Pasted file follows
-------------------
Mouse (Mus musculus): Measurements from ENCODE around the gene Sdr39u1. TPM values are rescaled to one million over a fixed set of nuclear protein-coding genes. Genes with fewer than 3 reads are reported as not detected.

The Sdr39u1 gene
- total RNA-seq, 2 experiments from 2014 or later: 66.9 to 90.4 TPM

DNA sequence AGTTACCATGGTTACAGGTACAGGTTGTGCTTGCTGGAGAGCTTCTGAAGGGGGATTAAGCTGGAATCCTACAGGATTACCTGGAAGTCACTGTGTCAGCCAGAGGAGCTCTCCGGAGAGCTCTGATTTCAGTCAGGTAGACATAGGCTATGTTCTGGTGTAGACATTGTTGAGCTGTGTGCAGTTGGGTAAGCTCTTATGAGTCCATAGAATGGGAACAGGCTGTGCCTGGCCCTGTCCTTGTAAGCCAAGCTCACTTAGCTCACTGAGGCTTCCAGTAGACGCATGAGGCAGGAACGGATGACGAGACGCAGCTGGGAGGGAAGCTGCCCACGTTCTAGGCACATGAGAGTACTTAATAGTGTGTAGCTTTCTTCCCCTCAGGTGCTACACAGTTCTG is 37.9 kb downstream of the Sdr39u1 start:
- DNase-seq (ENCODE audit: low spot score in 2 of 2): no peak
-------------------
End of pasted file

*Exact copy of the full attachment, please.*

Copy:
Mouse (Mus musculus): Measurements from ENCODE around the gene Sdr39u1. TPM values are rescaled to one million over a fixed set of nuclear protein-coding genes. Genes with fewer than 3 reads are reported as not detected.

The Sdr39u1 gene
- total RNA-seq, 2 experiments from 2014 or later: 66.9 to 90.4 TPM

DNA sequence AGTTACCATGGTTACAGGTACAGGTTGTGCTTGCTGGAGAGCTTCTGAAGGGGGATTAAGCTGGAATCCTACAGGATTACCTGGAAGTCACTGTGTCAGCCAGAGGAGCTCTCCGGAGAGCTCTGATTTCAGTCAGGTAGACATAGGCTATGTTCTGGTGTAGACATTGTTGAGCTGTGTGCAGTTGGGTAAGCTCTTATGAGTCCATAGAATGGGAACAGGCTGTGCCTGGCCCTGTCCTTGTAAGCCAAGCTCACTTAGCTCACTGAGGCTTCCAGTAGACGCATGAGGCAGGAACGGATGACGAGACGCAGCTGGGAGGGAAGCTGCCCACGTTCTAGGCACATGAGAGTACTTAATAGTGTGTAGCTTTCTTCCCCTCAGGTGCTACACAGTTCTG is 37.9 kb downstream of the Sdr39u1 start:
- DNase-seq (ENCODE audit: low spot score in 2 of 2): no peak